Saturday, May 28, 2011
Hungover: The Hangover Part II Reviewed
Released in the summer of 2009 on the heels of an outstanding trailer, the R-rated comedy surprised the world by beating the second weekend of Pixar's excellent Up to top the box office. During weekend two, The Hangover landed atop the box office again, dropping a mere 27 percent. That's word of mouth at work. That's a movie people love. By the time the dust settled, The Hangover had grossed $277 million domestically, another $190 million worldwide, and became the biggest comedy ever.
All of which is to say that the sequel seemed like a forgone conclusion. After all, Hollywood economics dictate that any movie with almost $500 million in worldwide grosses (plus whatever ridiculous earnings were made on the DVD) needs a sequel. It has to happen because there's too much money to be made for all parties involved.
If only The Hangover Part II wasn't so transparent about that fact.
There's no reason to go over the plot for this one: The Hangover Part II is exactly the same as The Hangover — the same beats happen in the same places — except it's more lurid. It's also safer, and completely free of stakes. And that's why it fails on nearly every level.
Nearly, because you will likely laugh during The Hangover Part II. It's funny, and the annoyingly dubbed "Wolf Pack" (Bradley Cooper, Ed Helms and Zach Galifianakis) make beautiful comedy together. They're a weird mix, yet the chemistry between them is off the charts. Galifianakis, in particular, is a riot in The Hangover Part II — something made all the more impressive because you get the feeling (through his many interviews) that participating in this blatant money grab by Warner Bros. and Todd Phillips was the last thing he wanted to do. Instead of sleepwalking, however, he steps up and steals the film again, all with a similar-but-different-enough performance.
What frustrates about The Hangover Part II is that it didn't have to be exactly the same. The first 20 minutes are the best of the film, and bring some different elements to the table, while staying within The Hangover structure. Stu (Helms) is getting married in Thailand, and he's asked to invite Alan (Galifianakis) despite the fact that he hates him for the whole roofie thing in the first film. (Stu also doesn't want a bachelor party, for obvious reasons.) Alan, meanwhile, has been living through that weekend for the last two years, going so far as to blow up the still pictures that ran over the closing credits to poster size for his room. (Later he calls himself a "stay-at-home son"; LOLz).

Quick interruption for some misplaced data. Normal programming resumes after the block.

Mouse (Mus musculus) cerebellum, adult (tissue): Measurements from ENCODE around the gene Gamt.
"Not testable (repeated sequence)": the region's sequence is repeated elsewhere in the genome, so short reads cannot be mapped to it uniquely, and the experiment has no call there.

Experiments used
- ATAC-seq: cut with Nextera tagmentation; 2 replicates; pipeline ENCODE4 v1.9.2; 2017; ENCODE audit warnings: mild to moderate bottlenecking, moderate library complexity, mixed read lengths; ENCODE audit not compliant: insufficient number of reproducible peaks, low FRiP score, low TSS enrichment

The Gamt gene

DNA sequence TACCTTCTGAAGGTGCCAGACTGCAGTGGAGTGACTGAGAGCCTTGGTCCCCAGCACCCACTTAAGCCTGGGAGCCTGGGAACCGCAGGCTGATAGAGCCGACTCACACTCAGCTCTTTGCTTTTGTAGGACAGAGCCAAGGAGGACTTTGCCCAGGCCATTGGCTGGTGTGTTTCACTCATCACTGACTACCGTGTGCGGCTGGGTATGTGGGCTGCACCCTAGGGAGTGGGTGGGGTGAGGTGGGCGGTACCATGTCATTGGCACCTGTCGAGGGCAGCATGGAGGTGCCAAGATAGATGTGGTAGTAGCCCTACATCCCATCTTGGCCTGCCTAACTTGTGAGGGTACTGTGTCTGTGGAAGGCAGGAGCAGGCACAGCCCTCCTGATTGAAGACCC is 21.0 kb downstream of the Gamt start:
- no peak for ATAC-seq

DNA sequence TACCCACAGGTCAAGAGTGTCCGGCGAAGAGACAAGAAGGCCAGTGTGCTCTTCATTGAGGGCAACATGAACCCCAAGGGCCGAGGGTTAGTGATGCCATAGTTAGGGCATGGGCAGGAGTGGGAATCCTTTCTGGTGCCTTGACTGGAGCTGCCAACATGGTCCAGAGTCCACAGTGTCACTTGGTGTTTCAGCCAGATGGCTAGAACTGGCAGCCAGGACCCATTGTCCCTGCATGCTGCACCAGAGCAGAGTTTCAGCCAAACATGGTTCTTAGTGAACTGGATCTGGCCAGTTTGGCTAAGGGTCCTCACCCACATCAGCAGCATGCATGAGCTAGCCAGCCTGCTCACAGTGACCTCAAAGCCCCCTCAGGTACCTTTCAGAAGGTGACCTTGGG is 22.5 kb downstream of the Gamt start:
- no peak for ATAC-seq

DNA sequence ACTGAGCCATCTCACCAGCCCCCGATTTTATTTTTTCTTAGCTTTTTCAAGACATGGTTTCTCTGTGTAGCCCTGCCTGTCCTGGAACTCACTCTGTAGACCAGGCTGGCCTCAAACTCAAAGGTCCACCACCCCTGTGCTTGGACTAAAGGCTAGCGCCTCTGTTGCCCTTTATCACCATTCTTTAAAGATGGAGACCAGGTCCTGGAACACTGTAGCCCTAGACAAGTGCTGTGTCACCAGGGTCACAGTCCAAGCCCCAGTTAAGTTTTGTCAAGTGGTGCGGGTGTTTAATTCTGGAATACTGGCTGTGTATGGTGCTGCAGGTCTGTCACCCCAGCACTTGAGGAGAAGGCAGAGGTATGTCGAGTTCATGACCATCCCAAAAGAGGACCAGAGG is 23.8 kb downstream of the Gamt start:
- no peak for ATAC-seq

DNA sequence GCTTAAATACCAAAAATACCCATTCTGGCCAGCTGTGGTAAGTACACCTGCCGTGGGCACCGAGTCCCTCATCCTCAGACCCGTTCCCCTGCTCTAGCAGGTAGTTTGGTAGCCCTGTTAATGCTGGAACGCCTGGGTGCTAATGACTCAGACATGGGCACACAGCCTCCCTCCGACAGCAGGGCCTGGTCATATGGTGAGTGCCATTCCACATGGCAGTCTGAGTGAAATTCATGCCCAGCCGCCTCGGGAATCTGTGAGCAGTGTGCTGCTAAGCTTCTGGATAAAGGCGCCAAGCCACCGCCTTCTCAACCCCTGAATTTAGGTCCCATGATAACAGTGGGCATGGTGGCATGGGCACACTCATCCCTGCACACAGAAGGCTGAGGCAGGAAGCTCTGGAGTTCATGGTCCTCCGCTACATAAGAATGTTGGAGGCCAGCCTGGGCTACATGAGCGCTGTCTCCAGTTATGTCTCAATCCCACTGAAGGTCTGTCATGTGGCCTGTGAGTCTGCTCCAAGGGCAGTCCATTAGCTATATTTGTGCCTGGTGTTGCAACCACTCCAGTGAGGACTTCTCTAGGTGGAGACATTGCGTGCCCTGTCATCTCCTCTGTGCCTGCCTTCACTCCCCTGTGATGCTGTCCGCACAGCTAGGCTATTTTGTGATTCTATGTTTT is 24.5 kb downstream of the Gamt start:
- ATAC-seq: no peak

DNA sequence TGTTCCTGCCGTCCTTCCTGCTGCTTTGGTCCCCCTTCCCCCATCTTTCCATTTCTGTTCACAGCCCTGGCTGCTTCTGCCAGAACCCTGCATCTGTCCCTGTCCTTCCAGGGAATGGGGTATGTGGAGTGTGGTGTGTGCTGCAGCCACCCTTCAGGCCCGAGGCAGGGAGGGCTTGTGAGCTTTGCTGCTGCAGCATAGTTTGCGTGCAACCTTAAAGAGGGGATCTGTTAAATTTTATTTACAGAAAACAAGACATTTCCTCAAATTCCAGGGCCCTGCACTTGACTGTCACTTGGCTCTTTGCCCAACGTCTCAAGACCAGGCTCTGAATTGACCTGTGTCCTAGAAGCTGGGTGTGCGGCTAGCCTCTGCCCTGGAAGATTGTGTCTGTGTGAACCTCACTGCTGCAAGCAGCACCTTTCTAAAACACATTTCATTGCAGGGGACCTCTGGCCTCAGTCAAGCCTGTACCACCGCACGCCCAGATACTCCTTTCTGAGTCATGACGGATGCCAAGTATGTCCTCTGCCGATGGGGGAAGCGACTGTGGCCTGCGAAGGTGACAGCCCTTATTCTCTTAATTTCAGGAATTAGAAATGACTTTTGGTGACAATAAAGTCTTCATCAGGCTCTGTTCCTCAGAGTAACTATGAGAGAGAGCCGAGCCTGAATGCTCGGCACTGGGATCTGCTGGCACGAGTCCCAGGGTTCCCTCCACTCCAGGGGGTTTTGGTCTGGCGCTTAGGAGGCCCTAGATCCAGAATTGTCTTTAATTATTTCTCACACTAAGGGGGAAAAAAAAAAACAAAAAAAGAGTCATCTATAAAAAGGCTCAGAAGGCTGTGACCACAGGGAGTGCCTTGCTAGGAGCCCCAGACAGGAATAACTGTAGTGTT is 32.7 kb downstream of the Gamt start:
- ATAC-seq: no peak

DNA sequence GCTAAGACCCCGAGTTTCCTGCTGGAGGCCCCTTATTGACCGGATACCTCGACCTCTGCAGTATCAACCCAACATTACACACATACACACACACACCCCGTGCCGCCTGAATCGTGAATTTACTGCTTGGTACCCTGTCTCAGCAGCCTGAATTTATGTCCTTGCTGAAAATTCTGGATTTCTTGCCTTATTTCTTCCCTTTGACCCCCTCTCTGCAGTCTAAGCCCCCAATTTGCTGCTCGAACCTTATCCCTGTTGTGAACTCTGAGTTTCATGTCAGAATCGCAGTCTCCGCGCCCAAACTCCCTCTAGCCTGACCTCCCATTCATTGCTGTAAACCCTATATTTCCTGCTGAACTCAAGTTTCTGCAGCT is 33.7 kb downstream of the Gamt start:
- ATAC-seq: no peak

The set-up is there for something similar-but-not; unfortunately Phillips doesn't bother with trying something different structurally. You can't blame him, really. The money is there no matter what he puts on the screen, so why not just do the same crap over again? As such: Alan roofies everyone again and the lost evening features many ridiculously over-the-top revelations.
Yet that's where things go wrong. Bigger isn't better in this case, and that's where Phillips seems to have missed the point of the original film. There were stakes in that one, but with somewhat believable consequences. Here, crazy stuff happens, and is almost immediately forgotten about.
Spoilers, but who cares: Stu has a face tattoo! (And no one cares after it gets the initial reveal.) Phil gets shot! (And no one cares one scene later.) Stu cheats on his fiance, opening himself to numerous possible sexually transmitted diseases! (And it never gets mentioned again.) Teddy (Stu's future brother-in-law who goes missing) is adept at playing the cello and a future surgeon, yet after he gets his finger cut off, no one cares.
Phillips seems to think that audiences will go with this because it's funny. It's an epic miscalculation, one made worse by what he does to the characters. Phil and Stu, the everyman entry points of the first film, turn into hateful idiots here. They're the ugly Americans, totally clueless to normal human behavior. In the first film, they were normal humans who had a night get away from them. That Phillips doesn't seem to understand this distinction is an indictment on his work in The Hangover — perhaps he didn't have as much to do with its success as initially thought. (He wrote the script here; he didn't write the script for part one, but did much work on it with his cast during pre-production.)
Which is a shame, because it's given some film critics license to say "I told you so!" Those critics are mostly petty — they didn't like being wrong about The Hangover — but such is life when a second-rate sequel gets released. It opens up space for petty people to retroactively attack the beloved first film, while also sullying its memory.
Don't let it. The Hangover is still an amazing comedy; The Hangover Part II is the opposite, the type of film made by — and for — accountants. To paraphrase Robert Towne: Forget it, Jake. It's Hollywood.